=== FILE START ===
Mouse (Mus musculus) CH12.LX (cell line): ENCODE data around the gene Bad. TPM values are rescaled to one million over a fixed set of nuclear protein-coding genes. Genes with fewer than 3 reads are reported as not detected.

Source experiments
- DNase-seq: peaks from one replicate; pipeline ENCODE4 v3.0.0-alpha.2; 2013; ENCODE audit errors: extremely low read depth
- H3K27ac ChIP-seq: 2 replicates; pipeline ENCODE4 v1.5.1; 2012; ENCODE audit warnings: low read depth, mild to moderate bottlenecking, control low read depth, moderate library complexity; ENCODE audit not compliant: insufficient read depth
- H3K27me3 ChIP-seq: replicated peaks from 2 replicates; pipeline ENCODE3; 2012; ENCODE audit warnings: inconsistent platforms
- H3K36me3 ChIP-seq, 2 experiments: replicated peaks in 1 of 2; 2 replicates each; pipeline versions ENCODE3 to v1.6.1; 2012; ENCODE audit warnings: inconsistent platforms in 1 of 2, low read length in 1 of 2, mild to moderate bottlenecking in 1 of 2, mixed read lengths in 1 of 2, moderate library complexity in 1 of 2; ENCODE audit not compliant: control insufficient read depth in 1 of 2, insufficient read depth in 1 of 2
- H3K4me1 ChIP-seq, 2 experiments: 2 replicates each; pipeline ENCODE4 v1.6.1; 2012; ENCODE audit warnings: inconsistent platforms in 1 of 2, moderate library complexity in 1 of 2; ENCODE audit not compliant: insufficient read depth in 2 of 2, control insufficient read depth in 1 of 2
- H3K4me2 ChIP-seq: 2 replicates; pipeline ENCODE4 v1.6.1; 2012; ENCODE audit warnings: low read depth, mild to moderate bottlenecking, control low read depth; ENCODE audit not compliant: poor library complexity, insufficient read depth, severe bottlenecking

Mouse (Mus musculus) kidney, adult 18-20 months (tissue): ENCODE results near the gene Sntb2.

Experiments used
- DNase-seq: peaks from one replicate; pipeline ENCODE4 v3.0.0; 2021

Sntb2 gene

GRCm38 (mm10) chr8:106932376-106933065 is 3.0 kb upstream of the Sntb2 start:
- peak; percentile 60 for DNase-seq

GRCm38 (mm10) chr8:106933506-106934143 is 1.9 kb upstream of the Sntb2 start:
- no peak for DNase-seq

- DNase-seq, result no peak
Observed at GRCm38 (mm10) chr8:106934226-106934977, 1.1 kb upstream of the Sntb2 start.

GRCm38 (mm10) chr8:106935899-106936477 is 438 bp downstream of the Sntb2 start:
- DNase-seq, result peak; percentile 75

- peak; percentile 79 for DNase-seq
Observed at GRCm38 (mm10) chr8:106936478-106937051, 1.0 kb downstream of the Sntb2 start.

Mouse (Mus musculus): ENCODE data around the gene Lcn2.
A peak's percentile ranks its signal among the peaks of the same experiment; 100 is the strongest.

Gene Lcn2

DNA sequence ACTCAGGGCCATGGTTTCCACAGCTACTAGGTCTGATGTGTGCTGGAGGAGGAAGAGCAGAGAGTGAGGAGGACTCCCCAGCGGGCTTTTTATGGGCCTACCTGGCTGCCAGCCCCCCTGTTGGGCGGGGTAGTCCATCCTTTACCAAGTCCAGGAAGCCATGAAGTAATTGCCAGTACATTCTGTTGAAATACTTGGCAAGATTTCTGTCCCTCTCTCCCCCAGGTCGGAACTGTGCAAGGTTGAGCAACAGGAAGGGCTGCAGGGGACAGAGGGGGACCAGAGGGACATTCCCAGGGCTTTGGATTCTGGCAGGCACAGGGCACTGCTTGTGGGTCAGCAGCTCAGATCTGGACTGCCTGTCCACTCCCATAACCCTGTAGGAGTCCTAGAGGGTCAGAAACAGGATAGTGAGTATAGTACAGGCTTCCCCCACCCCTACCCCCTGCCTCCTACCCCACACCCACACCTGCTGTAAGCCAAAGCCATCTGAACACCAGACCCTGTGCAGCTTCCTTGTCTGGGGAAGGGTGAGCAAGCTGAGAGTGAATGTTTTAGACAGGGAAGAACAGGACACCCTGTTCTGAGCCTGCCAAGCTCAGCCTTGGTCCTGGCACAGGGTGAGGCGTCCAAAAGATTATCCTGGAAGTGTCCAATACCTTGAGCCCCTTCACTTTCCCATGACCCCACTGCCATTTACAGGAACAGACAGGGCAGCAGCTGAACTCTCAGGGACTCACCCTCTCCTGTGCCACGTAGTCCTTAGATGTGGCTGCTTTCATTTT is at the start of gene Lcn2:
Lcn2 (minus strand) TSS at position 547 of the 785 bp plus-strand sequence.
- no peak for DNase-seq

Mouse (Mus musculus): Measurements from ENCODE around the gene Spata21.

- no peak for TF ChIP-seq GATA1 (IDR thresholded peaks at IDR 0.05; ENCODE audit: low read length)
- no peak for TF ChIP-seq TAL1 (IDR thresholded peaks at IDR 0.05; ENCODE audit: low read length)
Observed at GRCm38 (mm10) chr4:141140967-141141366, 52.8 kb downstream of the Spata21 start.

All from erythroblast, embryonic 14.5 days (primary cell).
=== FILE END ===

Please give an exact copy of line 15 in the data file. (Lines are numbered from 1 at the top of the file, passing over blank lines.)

GRCm38 (mm10) chr8:106933506-106934143 is 1.9 kb upstream of the Sntb2 start: